These are the forces that the Americans have:
Platoon A
  Three Rifle Squads
  60 Mortar Attached
Platoon C
  Three Rifle Squads
  MG 30 Attached
Company Headquarters
  M4 -1 Sherman - One
  M4 -3 Sherman - Two 
  M10 - Wolverine - One
  P47 - Thunderbolt - One (Can only be used two times in the scenario)

These are the German forces:
Company Headquarters
  Rifle Squad - Two
  MG 34  - One
  Sniper  - One
  80 Mortar  - One
  PZ IVH  -  One
  Stug IIIB  - One
  Two foxholes



 For my scenario I am adjusting the rules so that instead of drawing Battalion assets they are already assigned to each side. 



 I am going to use a six-sided die to randomly pick how many steps each unit has. On a three step unit 1-2 is one step, 3-4 is two steps, and 4-6 is three steps. The Germans in the scenario are only getting one headquarters and that is a Company one. This is to represent the breakdown in their command during the Falaise Gap Operations. The American four step units can only be setup up as one to three steps. This is to represent losses, but also their supply situation.



 This is just a hypothetical situation, so I did not create it with certain hexes or map areas in mind (except of course not using beach hexes). I would suggest that you give the German player as much of a terrain advantage as possible. I would also play the German side in solitaire. When playing with two people I would give the Americans to the lesser player, if there is one. I designed the scenario to have only four turns. This was to help offset the preponderance of troops on the American side. I added the die rolls for steps at the last minute after I played through the scenario a few times (I adjusted each side's steps a few times). I find that it now adds the chance for the Germans to be much stronger and the Americans to be weaker to add a good amount of fog of war to the scenario.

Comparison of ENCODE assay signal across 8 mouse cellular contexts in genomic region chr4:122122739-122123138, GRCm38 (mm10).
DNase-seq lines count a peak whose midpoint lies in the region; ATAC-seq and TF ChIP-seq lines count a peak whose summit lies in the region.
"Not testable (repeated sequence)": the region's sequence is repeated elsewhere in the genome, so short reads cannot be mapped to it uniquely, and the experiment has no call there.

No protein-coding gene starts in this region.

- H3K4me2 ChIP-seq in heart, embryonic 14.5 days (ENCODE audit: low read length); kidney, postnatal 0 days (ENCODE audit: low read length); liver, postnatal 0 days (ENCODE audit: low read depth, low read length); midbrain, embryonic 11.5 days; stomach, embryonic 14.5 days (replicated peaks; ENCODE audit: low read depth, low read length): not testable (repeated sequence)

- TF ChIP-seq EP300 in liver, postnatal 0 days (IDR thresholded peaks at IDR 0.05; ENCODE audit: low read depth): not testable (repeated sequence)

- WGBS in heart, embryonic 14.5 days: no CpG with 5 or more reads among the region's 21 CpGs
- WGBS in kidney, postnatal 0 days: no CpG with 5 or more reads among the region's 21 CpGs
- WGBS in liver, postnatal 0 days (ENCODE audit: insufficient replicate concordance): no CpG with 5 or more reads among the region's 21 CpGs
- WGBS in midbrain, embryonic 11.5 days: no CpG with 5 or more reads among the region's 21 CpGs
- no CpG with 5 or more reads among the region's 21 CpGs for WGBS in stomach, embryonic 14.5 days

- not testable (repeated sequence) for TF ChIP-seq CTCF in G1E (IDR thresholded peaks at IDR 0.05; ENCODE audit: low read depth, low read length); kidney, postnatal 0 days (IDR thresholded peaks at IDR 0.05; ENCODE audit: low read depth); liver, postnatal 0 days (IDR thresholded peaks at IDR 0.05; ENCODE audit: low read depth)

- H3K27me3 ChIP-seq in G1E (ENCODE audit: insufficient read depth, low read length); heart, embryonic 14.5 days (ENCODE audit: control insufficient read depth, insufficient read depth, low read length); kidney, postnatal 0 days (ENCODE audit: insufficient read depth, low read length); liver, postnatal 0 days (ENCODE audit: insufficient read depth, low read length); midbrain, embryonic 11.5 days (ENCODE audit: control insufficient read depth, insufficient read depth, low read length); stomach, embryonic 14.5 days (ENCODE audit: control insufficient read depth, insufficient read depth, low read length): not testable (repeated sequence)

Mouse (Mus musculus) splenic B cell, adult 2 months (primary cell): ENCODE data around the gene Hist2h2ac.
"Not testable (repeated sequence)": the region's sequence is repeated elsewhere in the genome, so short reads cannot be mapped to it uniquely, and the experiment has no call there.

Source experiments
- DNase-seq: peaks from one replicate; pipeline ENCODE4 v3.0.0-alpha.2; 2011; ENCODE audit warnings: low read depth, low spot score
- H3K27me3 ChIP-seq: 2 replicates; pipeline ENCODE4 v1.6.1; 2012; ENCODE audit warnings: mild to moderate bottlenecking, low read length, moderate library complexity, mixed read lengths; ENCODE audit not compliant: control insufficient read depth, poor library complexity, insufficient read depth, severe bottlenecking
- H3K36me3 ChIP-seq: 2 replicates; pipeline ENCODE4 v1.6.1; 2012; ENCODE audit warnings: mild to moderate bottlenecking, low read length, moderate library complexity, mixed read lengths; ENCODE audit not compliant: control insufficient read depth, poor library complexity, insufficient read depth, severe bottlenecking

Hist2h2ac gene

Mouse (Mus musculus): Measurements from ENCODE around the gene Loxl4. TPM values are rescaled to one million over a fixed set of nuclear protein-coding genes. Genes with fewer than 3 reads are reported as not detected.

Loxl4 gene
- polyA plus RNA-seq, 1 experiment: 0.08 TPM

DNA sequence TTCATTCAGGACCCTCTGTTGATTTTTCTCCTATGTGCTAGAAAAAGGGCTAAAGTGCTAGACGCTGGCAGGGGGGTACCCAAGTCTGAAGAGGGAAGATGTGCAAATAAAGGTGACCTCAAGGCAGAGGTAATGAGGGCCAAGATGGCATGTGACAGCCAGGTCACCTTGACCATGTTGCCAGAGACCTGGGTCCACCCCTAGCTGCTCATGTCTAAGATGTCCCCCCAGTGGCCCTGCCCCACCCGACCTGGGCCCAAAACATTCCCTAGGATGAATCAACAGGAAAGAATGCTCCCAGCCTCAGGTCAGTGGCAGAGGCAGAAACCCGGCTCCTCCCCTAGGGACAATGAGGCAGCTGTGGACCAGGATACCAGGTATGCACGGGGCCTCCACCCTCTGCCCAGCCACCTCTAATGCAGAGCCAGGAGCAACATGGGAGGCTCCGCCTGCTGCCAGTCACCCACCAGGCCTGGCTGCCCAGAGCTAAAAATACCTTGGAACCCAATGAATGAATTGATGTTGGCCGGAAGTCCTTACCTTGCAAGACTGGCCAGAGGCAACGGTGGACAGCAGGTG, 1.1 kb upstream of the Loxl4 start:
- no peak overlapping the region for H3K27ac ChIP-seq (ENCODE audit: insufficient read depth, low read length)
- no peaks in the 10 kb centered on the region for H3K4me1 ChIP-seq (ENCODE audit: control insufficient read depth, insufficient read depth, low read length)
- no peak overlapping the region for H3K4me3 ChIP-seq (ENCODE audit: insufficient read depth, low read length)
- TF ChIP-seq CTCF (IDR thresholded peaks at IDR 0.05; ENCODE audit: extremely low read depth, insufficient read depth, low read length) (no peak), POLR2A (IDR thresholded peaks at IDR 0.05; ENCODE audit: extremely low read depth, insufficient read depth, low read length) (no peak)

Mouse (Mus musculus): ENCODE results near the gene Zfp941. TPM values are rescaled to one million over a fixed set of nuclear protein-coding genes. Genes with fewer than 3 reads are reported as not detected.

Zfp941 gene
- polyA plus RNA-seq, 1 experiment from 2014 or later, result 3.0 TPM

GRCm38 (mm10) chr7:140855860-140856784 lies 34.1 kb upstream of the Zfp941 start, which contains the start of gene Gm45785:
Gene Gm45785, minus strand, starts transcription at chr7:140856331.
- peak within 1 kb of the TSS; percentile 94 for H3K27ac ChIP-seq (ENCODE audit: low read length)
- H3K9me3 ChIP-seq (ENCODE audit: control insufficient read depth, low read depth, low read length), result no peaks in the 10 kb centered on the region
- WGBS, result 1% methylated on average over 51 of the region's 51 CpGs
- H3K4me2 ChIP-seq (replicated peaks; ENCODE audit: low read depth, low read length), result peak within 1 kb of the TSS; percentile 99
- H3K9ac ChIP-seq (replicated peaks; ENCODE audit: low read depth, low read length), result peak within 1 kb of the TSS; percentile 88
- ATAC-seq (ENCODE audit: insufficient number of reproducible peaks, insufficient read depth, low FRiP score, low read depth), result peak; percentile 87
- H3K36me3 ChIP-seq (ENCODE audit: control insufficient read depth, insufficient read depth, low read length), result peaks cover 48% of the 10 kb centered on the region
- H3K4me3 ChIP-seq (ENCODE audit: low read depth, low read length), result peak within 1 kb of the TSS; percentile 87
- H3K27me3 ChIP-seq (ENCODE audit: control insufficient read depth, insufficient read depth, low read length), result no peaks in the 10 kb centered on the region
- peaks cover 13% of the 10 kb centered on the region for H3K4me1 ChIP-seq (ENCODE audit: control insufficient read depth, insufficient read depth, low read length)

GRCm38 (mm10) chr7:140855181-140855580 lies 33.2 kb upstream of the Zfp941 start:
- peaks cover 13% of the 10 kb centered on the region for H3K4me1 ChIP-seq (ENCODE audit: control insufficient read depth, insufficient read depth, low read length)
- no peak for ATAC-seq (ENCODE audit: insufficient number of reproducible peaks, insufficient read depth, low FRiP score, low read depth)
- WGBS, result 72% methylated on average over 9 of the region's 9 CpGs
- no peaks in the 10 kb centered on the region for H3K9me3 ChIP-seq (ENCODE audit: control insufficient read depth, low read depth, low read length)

I have played a little fast and loose with a few game rules. However, I have not changed anything in the actual game mechanics. It is too good a game to fiddle with those. As a preamble I am not talking about this game, but games in general. With board games you own them and can play and fiddle to your hearts content. If you find a rule that you feels skews the game or actually hurts game play, change it. The internet is also crawling with tons of house rules for almost any game. Of course, if you are always playing against people, make sure both of you agree to the change. You can sometimes turn a head turning rule into one that makes much more sense. I will step off the soapbox now. Thank you Columbia Games for the chance to review Combat Infantry, and to do this little walk through. I will be reviewing their games Julius Caesar and Pacific Victory in the near future.

 For all of you budding scenario designers, there is a contest right now that Columbia Games is holding for Combat Infantry Scenarios. The prizes are pretty large. While you are there, check out some of their other products. This is the link:
Robert